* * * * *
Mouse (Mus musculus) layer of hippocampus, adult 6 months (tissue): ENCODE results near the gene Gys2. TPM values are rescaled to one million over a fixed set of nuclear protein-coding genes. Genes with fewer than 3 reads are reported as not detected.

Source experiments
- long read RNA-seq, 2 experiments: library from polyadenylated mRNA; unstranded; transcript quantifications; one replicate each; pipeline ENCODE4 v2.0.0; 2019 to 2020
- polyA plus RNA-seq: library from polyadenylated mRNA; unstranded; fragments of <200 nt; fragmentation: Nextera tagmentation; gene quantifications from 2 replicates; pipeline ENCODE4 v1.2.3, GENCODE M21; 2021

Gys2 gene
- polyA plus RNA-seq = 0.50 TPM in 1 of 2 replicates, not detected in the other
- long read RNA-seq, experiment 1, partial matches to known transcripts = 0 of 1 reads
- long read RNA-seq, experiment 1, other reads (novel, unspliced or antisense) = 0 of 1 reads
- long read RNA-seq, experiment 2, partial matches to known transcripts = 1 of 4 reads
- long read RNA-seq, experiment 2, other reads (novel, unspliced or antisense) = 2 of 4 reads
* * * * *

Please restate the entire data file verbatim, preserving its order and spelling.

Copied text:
Mouse (Mus musculus) layer of hippocampus, adult 6 months (tissue): ENCODE results near the gene Gys2. TPM values are rescaled to one million over a fixed set of nuclear protein-coding genes. Genes with fewer than 3 reads are reported as not detected.

Source experiments
- long read RNA-seq, 2 experiments: library from polyadenylated mRNA; unstranded; transcript quantifications; one replicate each; pipeline ENCODE4 v2.0.0; 2019 to 2020
- polyA plus RNA-seq: library from polyadenylated mRNA; unstranded; fragments of <200 nt; fragmentation: Nextera tagmentation; gene quantifications from 2 replicates; pipeline ENCODE4 v1.2.3, GENCODE M21; 2021

Gys2 gene
- polyA plus RNA-seq = 0.50 TPM in 1 of 2 replicates, not detected in the other
- long read RNA-seq, experiment 1, partial matches to known transcripts = 0 of 1 reads
- long read RNA-seq, experiment 1, other reads (novel, unspliced or antisense) = 0 of 1 reads
- long read RNA-seq, experiment 2, partial matches to known transcripts = 1 of 4 reads
- long read RNA-seq, experiment 2, other reads (novel, unspliced or antisense) = 2 of 4 reads